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10 Aug 2011
After being franchise tagged earlier this offseason and staging a dramatic holdout through most of 2010, the Patriots have finally signed guard Logan Mankins to a long-term deal.
Posted by: Rivers McCown on 10 Aug 2011
19 comments, Last at
14 Aug 2011, 6:56am by
Second language and bad reading comprehension and all; can anyone explain what the hell "where he refused to sign a contract he'd agreed to if he had to apologize to his owner" means?
it means that he didn't want the agreed upon contract if, as a part of the deal, he had to apologize to the owner
Last year, the Patriots offered Mankins a multi-year deal that, according to one agent familiar with it, would have allegedly made him one of the best paid guards in the league, and that said agent would have encouraged his clients to sign. Whether or not that's true, who knows, but what is known is that Mankins rejected a long term deal from the Patriots, and then held out half the season (losing about $2M in the process).
There are a number of alleged reasons why Mankins rejected it. Among different rumors that surfaced was that the deal was less than Greer got in New Orleans and Mankins didn't like that, that the deal was generous but had a small salary for the first year and that he objected to that, etc.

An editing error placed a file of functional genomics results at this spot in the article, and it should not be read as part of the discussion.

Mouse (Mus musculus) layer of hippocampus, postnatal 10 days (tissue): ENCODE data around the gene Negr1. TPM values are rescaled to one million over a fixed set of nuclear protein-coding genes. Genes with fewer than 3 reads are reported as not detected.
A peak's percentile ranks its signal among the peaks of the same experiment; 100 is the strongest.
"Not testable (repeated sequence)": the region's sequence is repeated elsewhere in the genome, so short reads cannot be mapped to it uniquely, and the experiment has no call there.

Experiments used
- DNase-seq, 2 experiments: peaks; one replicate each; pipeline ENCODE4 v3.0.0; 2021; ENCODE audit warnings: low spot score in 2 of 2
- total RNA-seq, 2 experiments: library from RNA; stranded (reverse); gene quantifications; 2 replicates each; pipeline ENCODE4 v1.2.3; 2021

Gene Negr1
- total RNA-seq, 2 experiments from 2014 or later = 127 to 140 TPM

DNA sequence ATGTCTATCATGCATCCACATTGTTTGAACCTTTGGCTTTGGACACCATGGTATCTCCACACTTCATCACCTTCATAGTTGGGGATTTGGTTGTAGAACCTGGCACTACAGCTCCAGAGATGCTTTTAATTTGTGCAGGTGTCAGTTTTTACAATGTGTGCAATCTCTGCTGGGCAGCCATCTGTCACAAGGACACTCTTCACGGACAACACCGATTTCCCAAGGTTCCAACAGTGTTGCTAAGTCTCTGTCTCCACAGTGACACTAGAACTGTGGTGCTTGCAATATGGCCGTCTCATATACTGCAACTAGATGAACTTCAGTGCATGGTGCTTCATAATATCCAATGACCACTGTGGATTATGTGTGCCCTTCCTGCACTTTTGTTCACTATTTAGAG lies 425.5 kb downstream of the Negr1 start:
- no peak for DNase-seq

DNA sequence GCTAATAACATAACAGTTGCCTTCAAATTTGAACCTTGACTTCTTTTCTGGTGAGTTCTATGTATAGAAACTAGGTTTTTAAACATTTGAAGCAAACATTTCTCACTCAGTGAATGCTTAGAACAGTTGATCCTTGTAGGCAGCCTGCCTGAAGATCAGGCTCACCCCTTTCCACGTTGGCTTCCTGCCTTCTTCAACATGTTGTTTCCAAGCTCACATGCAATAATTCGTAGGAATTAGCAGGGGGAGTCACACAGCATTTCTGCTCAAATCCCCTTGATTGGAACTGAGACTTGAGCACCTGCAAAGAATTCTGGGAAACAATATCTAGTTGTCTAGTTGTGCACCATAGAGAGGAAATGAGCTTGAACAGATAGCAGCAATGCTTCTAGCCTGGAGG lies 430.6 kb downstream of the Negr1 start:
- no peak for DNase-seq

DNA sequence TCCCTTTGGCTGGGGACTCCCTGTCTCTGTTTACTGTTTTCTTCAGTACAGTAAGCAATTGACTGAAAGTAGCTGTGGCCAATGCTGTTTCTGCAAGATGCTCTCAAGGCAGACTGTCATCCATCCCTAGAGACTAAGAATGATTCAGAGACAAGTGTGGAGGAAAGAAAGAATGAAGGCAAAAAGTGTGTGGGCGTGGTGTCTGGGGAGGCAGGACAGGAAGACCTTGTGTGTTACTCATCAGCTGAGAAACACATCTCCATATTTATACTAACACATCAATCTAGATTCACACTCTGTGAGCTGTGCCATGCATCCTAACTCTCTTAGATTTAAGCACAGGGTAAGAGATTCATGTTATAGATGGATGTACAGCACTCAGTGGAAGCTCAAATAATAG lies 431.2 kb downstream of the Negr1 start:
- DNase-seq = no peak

However, the most prevalent rumor as to why he rejected it was this. Mankins at one point made some comments to the press (or perhaps his agent did...I don't remember) that he felt he had been "lied to" by people in the Patriots organization, and that it was either Kraft or Belichick. The rumor is that the multi-year deal had as a condition that he publicly apologize for alleging that Kraft was a liar, and that he refused to do that.
Earlier this year, Mankins "clarified" that when he said he was "lied to", he had never been referring to Kraft, and that he and Kraft had a good relationship, and that apologizing was never a condition for the long term deal.
It's really tough to know how much is truth, and how much is rumor. But that's the background.
How about this:
"in which he refused to sign a contract which he had agreed to with the stipulation that he apologize to his owner." There's lots of idiomatic ellipses in the original text.
"in which he refused to sign an otherwise agreeable contract due to the stipulation that he apologize to the team owner."
There weren't multiple franchise tags. In fact, Mankins has never played (and may never play) under the franchise tag. The tag was applied to him this year for the first time, but now that a long-term deal has been reached, well, no more tag.
Guess I don't have to worry about FO franchise tagging me any time soon.
(Book deadline, etc. etc.)
OH THANK GOD!!!!!!! This is the best move during FA for the Patriots. I was afraid that the offensive line was going to collapse this year and kill Brady.
Now at least the Patriots have LG tied up, can start looking to reform LT, RG and C.
I don't think LT is an issue. Matt Light resigned with the team, and while he certainly isn't HoF bound (or even a top 10 left tackle), I think he's still above averge and has a bit left in the tank. Then they have Vollmer, who nominally plays RT but is arguably better at LT than Light, and they spent a first round pick on their (hypothetical) LT of the futuer in Solder. If Solder doesn't work out at LT, he can swing to RT and Vollmer can play LT.